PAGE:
Okay, some more leaves. Told you the pictures would have little to do with the post, though in part, what it might be about is sorrow, (are not leaves sorrowful in their bright glory?) and writing sorrow, and taking on that sorrow a little. Some days, a lot. And there's something about fallen leaves that kill me. So. Partly, I'm blaming my current frame of mind on Steppenwolf by Herman Hesse. Which I suddenly somehow knew I HAD TO READ. And weirdly, I was right. I'd read in the Gorgeous bio of C. Lispector by Benjamin Moser (Geez I give thanks for this book so often it really is brilliant) that she read Steppenwolf early on and it gave her the freedom, mentally, to "pursue her vocation, to describe the inner life." The last couple of weeks I've been slowly reading and re-reading this book and having my mind blown every time I pick it up, and have it take me into its wolfishness and spit me out each time. I'm telling you this is an exhausting sensation especially in its ongoingness. I'm not done with the book yet. I'm now going to read it up against The Hour of the Star and etc. (Etc, meaning the rest of C.L.'s works).
There are a lot of quotable bits in Steppenwolf, the most known I imagine is:
Not for Everybody! For Madmen only!
This reminds me of the preface to C.L.'s The Passion According to G.H.: "This is a book just like any other book. But I would be happy if it were read only by people whose outlook is fully formed."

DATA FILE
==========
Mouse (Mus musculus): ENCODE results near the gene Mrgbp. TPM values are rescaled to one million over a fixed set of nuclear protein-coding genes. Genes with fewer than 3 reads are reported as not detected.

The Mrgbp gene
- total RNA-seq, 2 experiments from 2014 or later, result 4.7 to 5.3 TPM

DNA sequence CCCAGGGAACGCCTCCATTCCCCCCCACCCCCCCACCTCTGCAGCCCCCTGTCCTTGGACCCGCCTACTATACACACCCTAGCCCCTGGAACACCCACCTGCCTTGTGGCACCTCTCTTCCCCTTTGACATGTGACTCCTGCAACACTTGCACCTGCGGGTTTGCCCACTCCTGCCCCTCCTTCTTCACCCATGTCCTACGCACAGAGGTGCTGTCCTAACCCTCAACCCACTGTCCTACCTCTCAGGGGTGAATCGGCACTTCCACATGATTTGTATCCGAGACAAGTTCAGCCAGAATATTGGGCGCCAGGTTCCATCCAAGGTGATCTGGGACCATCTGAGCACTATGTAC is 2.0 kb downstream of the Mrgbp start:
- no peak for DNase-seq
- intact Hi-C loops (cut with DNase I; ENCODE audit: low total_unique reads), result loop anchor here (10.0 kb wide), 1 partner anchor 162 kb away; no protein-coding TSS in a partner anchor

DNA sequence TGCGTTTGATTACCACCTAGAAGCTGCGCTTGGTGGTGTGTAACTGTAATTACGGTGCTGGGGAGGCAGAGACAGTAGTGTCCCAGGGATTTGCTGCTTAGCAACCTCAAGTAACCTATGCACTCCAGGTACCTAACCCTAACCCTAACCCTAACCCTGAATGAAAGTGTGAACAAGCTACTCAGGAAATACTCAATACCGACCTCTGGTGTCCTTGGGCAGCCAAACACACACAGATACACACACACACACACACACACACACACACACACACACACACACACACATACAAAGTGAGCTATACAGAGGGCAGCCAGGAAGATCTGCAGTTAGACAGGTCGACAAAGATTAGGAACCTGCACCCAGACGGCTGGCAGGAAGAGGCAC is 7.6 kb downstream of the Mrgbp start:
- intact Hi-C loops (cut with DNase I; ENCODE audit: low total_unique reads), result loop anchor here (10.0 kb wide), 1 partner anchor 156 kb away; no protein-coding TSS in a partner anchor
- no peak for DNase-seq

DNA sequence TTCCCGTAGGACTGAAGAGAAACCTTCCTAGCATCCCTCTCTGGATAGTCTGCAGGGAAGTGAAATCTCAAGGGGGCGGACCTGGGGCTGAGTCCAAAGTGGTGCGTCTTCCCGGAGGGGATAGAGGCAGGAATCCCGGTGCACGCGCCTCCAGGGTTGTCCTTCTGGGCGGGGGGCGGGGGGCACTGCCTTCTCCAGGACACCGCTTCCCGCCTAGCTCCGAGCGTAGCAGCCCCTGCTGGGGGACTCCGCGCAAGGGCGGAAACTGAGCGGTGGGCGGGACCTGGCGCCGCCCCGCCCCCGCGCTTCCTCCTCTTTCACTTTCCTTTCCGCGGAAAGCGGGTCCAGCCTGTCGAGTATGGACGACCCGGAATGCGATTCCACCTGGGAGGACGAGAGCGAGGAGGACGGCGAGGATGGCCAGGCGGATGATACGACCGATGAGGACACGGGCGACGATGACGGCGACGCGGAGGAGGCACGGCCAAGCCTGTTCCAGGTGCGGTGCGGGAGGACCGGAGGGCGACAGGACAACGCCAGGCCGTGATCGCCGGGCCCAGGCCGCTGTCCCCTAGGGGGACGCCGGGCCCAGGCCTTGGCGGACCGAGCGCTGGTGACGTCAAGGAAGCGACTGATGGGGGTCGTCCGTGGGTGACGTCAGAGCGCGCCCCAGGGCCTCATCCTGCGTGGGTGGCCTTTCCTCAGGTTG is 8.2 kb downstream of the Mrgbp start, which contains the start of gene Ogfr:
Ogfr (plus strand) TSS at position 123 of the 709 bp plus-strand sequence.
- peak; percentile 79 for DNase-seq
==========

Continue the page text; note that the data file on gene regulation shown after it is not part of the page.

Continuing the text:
But for me, this is the line that repeats in my head:
You have a dimension too many.
Meanwhile, the character I'm writing has this element, this destiny of having a dimension too many. She's dealing with a grave moment of sorrow. Or will be as soon as I can crawl to it, because that's what it feels like, I'm on my hands and knees crawling down a gravel road. Something like that. I don't want to take her there, I don't want to go there myself. But it's real. It's difficult. So that's the test right?
I feel like I could start a project called the sorrow project. No disrespect to the happiness project. Honestly. They almost go together if you think about it. The thing is that the more I write, the further along I get, the more I understand the depths of the revisions I'll need to do, the number of tunnels I'll need to dig - thousands.
Anyway. As soon as I finished the Hesse book, I had the idea that I had to re-read The Story of the Stone. (Above). Illusions, dreams, reincarnations, consciousness, the soul. For all of these ideas. Etcetera. (One of my favorite words, I think, etcetera). And it's weird, (also a favorite word), weird to be holding so many books in one's head at once, and that's not necessarily including one's own. It's also weird to have been a 'poet' and then write prose for so many years, invisibly, more or less. And not think of oneself as poet at all. And though I spent 7 years in university and a couple more in college, I'm not at all an academic. I'm respectful of all these things I'm not, you could say that. I feel like I'm in a very in between place. Neither this nor quite yet that. Which is excellent, but wearing too you know?
And lastly, randomly, the boots. The socket. Table legs. Well, paths. Travels, inward travels. The path of art. Moser talks about C.L.'s possible reading of Steppenwolf. "The path of art, and the independence it requires, is a terrible one, he seems to be warning the adolescent Clarice. But Haller also notes, "Those who have no wolf inside them are not, for that reason, happy." "
Those who have no wolf inside them are not, for that reason, happy.